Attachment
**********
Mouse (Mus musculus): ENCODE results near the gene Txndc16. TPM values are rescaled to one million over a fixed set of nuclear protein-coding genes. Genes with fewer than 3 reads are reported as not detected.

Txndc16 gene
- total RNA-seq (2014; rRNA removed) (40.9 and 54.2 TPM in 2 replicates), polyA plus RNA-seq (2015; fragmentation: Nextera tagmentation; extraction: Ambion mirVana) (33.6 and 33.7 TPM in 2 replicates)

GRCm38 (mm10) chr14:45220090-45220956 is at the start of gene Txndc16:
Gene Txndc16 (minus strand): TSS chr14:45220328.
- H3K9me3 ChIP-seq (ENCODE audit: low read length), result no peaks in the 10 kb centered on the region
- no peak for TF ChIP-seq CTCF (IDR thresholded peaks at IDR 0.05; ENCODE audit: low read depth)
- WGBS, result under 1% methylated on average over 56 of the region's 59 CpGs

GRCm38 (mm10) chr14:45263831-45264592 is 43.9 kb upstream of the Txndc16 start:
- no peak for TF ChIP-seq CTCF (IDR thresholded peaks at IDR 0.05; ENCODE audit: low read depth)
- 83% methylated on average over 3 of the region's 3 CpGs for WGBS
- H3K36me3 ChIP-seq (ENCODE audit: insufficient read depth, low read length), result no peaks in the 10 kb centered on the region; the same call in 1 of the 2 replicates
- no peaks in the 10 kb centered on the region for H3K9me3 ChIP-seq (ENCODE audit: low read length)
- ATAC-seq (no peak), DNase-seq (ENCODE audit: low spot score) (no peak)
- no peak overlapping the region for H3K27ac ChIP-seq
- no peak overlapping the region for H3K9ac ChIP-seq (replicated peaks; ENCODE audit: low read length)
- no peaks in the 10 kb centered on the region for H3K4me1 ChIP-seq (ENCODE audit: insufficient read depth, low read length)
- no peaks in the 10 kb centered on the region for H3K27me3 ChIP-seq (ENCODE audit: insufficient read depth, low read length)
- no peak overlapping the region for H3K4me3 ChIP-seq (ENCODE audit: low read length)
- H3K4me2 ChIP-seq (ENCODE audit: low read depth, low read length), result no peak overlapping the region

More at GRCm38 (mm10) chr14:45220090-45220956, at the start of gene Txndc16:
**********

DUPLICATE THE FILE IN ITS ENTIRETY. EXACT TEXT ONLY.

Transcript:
Mouse (Mus musculus): ENCODE results near the gene Txndc16. TPM values are rescaled to one million over a fixed set of nuclear protein-coding genes. Genes with fewer than 3 reads are reported as not detected.

Txndc16 gene
- total RNA-seq (2014; rRNA removed) (40.9 and 54.2 TPM in 2 replicates), polyA plus RNA-seq (2015; fragmentation: Nextera tagmentation; extraction: Ambion mirVana) (33.6 and 33.7 TPM in 2 replicates)

GRCm38 (mm10) chr14:45220090-45220956 is at the start of gene Txndc16:
Gene Txndc16 (minus strand): TSS chr14:45220328.
- H3K9me3 ChIP-seq (ENCODE audit: low read length), result no peaks in the 10 kb centered on the region
- no peak for TF ChIP-seq CTCF (IDR thresholded peaks at IDR 0.05; ENCODE audit: low read depth)
- WGBS, result under 1% methylated on average over 56 of the region's 59 CpGs

GRCm38 (mm10) chr14:45263831-45264592 is 43.9 kb upstream of the Txndc16 start:
- no peak for TF ChIP-seq CTCF (IDR thresholded peaks at IDR 0.05; ENCODE audit: low read depth)
- 83% methylated on average over 3 of the region's 3 CpGs for WGBS
- H3K36me3 ChIP-seq (ENCODE audit: insufficient read depth, low read length), result no peaks in the 10 kb centered on the region; the same call in 1 of the 2 replicates
- no peaks in the 10 kb centered on the region for H3K9me3 ChIP-seq (ENCODE audit: low read length)
- ATAC-seq (no peak), DNase-seq (ENCODE audit: low spot score) (no peak)
- no peak overlapping the region for H3K27ac ChIP-seq
- no peak overlapping the region for H3K9ac ChIP-seq (replicated peaks; ENCODE audit: low read length)
- no peaks in the 10 kb centered on the region for H3K4me1 ChIP-seq (ENCODE audit: insufficient read depth, low read length)
- no peaks in the 10 kb centered on the region for H3K27me3 ChIP-seq (ENCODE audit: insufficient read depth, low read length)
- no peak overlapping the region for H3K4me3 ChIP-seq (ENCODE audit: low read length)
- H3K4me2 ChIP-seq (ENCODE audit: low read depth, low read length), result no peak overlapping the region

More at GRCm38 (mm10) chr14:45220090-45220956, at the start of gene Txndc16: